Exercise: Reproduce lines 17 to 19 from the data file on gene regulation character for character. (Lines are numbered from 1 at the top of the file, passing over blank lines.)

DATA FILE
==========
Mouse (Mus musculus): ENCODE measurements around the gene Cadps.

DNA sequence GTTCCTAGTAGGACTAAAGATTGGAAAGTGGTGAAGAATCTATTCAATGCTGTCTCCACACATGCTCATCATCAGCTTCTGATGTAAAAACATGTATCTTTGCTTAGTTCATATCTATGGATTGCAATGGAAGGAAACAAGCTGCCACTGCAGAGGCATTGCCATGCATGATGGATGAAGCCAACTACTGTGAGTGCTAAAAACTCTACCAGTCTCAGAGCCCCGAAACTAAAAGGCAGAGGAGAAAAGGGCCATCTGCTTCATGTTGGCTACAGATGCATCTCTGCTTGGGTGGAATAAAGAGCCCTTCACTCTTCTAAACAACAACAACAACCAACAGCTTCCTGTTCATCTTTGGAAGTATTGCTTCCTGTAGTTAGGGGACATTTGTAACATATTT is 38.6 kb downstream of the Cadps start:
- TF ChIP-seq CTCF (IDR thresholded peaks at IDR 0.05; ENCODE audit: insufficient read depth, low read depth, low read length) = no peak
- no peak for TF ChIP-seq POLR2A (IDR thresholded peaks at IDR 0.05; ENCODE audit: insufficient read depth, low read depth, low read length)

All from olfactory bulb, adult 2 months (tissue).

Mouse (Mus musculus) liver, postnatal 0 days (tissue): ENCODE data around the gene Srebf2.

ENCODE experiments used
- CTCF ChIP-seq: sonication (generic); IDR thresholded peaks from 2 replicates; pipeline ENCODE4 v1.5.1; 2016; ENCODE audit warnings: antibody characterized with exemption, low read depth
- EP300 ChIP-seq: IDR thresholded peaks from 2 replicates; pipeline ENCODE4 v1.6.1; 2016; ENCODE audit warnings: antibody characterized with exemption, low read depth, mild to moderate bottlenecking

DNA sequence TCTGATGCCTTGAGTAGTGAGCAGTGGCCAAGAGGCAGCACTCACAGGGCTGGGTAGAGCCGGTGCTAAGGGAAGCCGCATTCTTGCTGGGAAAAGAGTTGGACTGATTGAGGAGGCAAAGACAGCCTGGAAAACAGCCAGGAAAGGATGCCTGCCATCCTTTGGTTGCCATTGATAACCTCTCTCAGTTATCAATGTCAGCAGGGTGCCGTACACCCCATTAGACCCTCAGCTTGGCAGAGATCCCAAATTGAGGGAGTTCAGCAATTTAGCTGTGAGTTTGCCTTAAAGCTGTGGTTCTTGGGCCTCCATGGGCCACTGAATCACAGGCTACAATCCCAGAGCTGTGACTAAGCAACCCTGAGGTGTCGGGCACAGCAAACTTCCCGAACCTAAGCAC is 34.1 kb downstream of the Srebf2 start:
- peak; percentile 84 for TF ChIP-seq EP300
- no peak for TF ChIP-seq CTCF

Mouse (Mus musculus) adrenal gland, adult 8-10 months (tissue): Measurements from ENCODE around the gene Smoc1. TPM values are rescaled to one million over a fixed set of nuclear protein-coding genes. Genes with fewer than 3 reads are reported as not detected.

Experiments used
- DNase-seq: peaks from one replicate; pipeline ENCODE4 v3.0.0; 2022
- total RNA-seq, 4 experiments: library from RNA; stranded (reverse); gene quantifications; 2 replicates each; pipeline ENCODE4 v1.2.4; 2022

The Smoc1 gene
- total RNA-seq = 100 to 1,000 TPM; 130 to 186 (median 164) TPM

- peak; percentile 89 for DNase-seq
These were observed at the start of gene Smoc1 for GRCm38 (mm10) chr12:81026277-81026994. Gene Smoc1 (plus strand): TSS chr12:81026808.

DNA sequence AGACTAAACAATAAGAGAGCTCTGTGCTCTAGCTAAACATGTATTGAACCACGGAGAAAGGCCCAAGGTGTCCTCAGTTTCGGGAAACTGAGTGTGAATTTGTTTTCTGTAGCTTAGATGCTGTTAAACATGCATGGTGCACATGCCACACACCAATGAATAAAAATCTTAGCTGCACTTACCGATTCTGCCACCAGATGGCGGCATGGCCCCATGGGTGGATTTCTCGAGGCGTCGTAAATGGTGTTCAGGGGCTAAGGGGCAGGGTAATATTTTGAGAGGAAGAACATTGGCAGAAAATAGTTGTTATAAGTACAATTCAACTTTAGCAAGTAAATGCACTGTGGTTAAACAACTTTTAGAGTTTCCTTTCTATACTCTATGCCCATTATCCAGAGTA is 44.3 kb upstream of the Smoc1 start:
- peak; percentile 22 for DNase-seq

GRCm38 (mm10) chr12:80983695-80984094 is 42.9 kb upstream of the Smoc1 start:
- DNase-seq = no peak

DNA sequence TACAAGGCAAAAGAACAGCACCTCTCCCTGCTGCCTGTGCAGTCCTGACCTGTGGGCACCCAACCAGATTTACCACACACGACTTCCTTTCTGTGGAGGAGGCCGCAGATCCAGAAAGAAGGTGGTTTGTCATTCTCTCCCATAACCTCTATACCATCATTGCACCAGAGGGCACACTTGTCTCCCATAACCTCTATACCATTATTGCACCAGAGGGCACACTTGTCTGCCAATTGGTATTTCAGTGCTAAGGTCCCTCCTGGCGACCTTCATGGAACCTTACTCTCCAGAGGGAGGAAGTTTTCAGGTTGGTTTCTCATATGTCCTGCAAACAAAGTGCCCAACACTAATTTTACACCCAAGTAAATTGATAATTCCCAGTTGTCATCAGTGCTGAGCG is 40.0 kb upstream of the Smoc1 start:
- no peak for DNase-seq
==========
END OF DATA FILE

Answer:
The Smoc1 gene
- total RNA-seq = 100 to 1,000 TPM; 130 to 186 (median 164) TPM

- peak; percentile 89 for DNase-seq